Tag Archives: Literature

Underrated—Jonathan Swift

From Standpoint Magazine:

What is the greatest and most universally loved book ever written in Ireland — wilder than Wilde, more shocking than Shaw, more experimental than Joyce, more disillusioned than Beckett, more humane than Heaney?

The book is, of course, Gulliver’s Travels. Its author wrote his own Latin epitaph,  best translated by another Anglo-Irishman, Yeats: “Swift has sailed into his rest;/Savage indignation there/ Cannot lacerate his breast.” Jonathan Swift’s indignation against the follies of mankind was indeed so extreme that he has been savaged himself ever since, by critics who have seen his works as misanthropic and misogynist, the revenge of an embittered man thwarted in his poetical, political and ecclesiastical ambitions. Swift was so scandalous on every level — from the gruesome irony of A Modest Proposal to the scatological reductio ad absurdum of all that polite society held dear in The Lady’s Dressing Room — that his exile from literary London to the Deanery of St Patrick’s, Dublin, has been posthumously extended: hence his present neglect in our schools and universities. David Womersley’s definitive new edition of Gulliver’s Travels, the latest of 18 volumes of Swift’s works published by Cambridge University Press, is thus a major step towards his academic rehabilitation and even vindication.

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Harold Bloom Is (not) God

But he is a fascinating learned man—from the Tablet,

A conversation about literature, Judaism, and the Almighty with the great Yale literary critic

…where the article is titled, “Harold Bloom Is God.”


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Simenon and Inspector Maigret

From Today in Literature:

On this day in 1989 Georges Simenon died at the age of eighty-six. Most accounts of Simenon’s writing life begin with the numbers: some 500 books published, seventy-five novels and twenty-eight short stories in the world-famous Inspector Maigret series, a daily output sometimes as high as eighty pages, total sales sometimes figured as high as 1.5 billion.

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Navigating the World of Literary Agents

From The Millions:

If it sounds like I’m saying, “It’s all about who you know,” that’s because that is exactly what I’m saying. You can rail about how unfair that is, and how it makes publishing into an incestuous little club, and to a degree you would be right. But that’s the way the machine is built, people.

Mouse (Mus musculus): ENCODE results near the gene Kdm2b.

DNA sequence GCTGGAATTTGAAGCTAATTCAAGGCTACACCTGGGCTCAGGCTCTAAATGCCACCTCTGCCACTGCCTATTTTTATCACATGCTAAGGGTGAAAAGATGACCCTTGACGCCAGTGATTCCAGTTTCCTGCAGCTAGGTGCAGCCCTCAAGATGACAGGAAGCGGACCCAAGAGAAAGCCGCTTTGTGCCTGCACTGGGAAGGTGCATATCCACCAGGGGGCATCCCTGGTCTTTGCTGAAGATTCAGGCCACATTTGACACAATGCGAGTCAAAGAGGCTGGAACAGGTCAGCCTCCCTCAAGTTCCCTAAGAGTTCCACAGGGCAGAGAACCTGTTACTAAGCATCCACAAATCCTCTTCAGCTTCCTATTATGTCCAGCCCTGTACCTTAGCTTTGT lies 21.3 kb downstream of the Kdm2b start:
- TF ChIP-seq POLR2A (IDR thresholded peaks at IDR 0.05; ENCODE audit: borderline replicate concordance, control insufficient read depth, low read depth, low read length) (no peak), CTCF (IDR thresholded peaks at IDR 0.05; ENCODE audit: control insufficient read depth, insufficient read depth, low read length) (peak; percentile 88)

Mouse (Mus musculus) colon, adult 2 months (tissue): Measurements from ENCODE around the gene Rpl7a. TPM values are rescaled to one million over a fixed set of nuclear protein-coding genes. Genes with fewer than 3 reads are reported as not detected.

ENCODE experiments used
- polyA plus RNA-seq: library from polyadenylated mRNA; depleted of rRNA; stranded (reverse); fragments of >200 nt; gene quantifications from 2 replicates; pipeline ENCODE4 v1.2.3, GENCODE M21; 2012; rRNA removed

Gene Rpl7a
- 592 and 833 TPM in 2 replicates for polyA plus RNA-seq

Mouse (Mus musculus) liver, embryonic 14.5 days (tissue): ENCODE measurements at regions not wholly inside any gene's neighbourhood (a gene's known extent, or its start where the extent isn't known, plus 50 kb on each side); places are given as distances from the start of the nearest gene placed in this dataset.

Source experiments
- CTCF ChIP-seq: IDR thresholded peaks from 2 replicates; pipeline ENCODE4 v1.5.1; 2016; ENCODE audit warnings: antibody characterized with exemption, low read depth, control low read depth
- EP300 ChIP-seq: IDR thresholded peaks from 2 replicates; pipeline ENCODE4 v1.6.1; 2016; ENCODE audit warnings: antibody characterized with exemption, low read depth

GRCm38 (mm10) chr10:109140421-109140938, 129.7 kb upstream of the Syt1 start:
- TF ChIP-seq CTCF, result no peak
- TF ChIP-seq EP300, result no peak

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Why Gore Vidal, Norman Mailer, and Truman Capote All Failed to Write the Great American Novel

From PJ Media:

Many commentators have suggested that the passing of Gore Vidal at age eighty-six on July 31 marks the end of a remarkable generation of postwar American novelists the likes of whom we shall never see again.

When people speak of that generation of novelists, they are usually referring to exactly three people: Norman Mailer (born in 1923), Truman Capote (1924), and Vidal (1925).  All three made splashy literary debuts in the years shortly after the war.  All three were not just writers but celebrities.  Their arrival on the national scene was followed shortly by the advent of television and the TV talk show, on which all three excelled in their different ways at making an indelible impression.

But the author of this piece argues that they weren’t all that great as novelists.

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The Future of American Fiction

From Flavorwire, an Interview with Antoine Wilson.

I’m not at all certain that the future of American fiction has been clarified in this interview, but it’s a pleasant read.

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The History of Reading

From The Browser, an interview with Leah Price.

We can learn about the past not just through what was written but how it was read. The historian of books tells us about reading aloud in Roman times, Gutenberg-era marginalia, and Middle Age solutions to information overload

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‘Reading literary works is like bringing your brain to the gym’

From PaloAltoPatch, Fiction Books Give Boost To The Brain, Says Stanford Professor.

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